The law also added a NICA parent and an advocate for disabled children to the board for the first time. At Thursday’s board of directors meeting, the lone NICA parent on the board, Renee Oliver, said family members had told her they were hungry to have their pain acknowledged. “It wasn’t right,” Oliver said. “It was unfair treatment — not just for parents, but to our children. I’ve heard parents who want to hear the board say, ‘We do hear you.’ They do want to hear some sort of validation.”
DeBeaugrine replied: “There’s a reason the Legislature passed the bill. There’s a reason there’s a new board of directors and a new CEO and we are moving in a different direction. Things were not going well.”
The board began its meeting Thursday by hearing a presentation from Melissa Jaacks, NICA’s newly installed executive director, currently acting on an interim basis, who detailed the program’s new direction.
Jaacks began by saying she has spent much of her first month speaking with parents who depend on NICA for their children’s care. The conversations led her to several conclusions, she said, including: “The best approach is to listen to families tell you what they need. They know what they need. We don’t.”
The most significant need, Jaacks said, is for administrators to update and rewrite NICA’s benefits handbook. The handbook is intended to be a detailed accounting of what parents can expect from the program, a menu of what families are entitled to receive and what they are not.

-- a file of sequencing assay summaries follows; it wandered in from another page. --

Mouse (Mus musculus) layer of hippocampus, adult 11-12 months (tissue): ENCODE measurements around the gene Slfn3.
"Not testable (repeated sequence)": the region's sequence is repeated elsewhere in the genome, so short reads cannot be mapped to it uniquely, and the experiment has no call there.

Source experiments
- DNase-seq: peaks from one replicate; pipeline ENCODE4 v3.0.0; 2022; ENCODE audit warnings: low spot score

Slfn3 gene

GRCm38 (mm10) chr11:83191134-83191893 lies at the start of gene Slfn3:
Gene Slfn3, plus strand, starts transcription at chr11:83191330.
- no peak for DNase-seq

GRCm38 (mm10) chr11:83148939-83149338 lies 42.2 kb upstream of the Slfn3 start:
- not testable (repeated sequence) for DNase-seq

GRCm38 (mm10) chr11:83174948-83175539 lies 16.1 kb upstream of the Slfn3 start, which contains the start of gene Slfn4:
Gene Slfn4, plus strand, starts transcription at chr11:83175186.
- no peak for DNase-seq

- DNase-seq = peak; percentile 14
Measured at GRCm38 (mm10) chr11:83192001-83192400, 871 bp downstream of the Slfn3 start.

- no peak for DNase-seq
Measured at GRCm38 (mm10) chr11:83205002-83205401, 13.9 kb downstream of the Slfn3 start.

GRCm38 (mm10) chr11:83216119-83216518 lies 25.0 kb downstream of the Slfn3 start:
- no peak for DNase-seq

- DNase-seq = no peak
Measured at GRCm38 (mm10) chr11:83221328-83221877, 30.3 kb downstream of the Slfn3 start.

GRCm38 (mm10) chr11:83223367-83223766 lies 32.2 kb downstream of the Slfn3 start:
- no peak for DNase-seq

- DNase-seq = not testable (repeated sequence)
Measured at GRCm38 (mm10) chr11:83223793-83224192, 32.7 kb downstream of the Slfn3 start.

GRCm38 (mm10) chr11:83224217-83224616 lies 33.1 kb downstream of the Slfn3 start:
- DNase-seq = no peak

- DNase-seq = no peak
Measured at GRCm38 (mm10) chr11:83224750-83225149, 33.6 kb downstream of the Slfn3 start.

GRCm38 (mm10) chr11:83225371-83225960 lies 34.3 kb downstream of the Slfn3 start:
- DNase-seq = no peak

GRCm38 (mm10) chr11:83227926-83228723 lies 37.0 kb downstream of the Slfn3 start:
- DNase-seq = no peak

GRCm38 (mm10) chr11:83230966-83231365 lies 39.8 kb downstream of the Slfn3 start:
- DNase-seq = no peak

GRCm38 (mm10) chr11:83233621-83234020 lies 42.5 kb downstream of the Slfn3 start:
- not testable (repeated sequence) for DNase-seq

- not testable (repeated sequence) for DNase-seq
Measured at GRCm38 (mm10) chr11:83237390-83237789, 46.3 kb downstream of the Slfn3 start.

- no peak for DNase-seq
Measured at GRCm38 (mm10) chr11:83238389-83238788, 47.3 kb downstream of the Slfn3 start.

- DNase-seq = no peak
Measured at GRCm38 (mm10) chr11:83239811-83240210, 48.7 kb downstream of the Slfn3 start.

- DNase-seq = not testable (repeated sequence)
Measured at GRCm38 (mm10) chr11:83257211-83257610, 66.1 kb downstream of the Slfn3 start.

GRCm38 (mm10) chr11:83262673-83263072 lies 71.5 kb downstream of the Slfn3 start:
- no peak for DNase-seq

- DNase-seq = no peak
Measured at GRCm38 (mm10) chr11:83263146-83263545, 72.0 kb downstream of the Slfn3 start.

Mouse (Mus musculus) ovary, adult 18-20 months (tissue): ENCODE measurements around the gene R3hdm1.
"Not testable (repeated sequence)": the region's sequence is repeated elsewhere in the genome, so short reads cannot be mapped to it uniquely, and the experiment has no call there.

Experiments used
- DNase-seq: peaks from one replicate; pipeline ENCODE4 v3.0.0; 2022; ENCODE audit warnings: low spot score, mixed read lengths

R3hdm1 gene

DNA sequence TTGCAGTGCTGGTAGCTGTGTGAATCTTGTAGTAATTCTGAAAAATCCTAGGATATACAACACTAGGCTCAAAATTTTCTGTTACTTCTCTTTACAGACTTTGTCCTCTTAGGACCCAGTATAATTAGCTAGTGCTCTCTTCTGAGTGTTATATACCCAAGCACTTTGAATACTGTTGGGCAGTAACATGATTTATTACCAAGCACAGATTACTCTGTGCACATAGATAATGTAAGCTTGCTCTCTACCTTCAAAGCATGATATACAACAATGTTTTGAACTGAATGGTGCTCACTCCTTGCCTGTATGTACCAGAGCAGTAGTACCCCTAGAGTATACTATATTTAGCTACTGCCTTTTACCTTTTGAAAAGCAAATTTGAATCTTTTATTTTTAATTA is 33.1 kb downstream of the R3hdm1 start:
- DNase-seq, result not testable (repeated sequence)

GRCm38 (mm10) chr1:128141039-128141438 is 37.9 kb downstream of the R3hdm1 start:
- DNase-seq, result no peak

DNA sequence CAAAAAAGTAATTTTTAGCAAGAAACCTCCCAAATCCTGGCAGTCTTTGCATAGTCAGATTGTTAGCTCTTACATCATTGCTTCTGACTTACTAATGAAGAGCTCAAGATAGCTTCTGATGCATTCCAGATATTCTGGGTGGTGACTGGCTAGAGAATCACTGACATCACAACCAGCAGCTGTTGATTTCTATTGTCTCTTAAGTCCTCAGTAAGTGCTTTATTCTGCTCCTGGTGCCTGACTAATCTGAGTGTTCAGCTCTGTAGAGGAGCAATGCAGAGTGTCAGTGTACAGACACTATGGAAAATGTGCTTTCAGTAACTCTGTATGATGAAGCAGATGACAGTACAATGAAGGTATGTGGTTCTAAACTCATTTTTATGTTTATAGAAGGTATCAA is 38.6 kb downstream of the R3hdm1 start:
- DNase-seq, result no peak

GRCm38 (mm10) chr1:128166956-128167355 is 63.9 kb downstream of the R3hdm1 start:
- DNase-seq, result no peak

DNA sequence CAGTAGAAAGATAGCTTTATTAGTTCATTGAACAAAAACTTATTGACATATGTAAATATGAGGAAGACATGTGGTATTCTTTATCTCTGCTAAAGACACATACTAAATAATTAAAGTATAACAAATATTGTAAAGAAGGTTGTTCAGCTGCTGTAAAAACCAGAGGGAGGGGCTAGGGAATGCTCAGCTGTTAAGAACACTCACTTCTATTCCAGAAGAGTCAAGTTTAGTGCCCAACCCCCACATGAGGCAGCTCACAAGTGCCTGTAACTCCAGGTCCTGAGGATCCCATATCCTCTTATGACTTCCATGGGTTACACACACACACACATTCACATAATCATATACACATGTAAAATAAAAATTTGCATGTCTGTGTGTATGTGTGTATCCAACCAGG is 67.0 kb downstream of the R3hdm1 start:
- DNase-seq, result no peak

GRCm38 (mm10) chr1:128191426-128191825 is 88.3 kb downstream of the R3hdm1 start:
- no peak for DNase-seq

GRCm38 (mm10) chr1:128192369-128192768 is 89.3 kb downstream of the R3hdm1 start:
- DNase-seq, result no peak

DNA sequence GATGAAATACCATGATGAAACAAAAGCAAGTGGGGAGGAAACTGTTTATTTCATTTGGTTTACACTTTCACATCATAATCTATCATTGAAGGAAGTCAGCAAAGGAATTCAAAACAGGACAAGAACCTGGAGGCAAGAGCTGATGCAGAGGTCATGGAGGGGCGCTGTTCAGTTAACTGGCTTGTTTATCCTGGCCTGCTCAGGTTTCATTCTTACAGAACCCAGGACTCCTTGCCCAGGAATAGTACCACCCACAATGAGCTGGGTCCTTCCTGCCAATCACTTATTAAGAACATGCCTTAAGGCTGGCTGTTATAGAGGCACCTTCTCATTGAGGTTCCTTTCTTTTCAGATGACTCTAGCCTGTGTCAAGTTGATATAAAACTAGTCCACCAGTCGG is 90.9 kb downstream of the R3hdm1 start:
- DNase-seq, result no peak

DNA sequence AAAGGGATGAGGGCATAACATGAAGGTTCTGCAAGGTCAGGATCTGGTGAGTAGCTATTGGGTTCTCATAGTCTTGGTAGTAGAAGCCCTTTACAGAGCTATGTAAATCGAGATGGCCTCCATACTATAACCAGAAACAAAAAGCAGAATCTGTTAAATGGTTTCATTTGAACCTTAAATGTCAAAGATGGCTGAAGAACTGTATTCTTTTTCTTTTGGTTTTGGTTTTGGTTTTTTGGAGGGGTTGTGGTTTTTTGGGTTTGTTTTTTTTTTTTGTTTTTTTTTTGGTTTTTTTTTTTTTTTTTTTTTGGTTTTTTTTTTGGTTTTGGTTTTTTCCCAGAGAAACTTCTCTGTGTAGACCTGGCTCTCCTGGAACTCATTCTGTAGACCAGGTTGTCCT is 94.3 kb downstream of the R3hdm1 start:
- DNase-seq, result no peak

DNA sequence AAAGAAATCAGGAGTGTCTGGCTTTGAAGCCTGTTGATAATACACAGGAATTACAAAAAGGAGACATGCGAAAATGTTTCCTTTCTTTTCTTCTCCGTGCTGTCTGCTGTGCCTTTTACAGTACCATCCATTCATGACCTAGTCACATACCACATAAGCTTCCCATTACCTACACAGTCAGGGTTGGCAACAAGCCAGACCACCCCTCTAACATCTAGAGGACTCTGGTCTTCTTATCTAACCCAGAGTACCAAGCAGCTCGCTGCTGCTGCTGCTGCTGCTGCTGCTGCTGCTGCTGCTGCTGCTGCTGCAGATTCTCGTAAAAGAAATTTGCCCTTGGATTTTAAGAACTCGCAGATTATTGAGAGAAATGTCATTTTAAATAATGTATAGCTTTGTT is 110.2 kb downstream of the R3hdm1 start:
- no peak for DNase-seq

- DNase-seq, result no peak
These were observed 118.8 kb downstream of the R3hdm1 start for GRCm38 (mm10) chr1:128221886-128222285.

But, Jaacks said, the manual is extremely vague, and it sometimes left parents confused as to their options. A critical concern — and one identified by the Office of Insurance Regulation audit — is what recourse parents have when a request for help is denied. Generally, parents were told they were not eligible for a service if it wasn’t identified in the handbook. But the handbook failed to mention many covered items. And parents were never told they could appeal a denial, or to whom.
Jaacks told the board she was initiating some reforms immediately. Those include the hiring of a “parents’ advocate” — similar to an ombudsman, as recommended in one of the audits — as well as looking into creating a parents’ advisory board to advocate for families in their dealings with administrators. Jaacks also is exploring the hiring of a medical director to advise her and her staff when parents seek new benefits, such as experimental treatments or therapies. In the past, the OIR audit found, caseworkers and former Executive Director Kenney Shipley often relied on Google.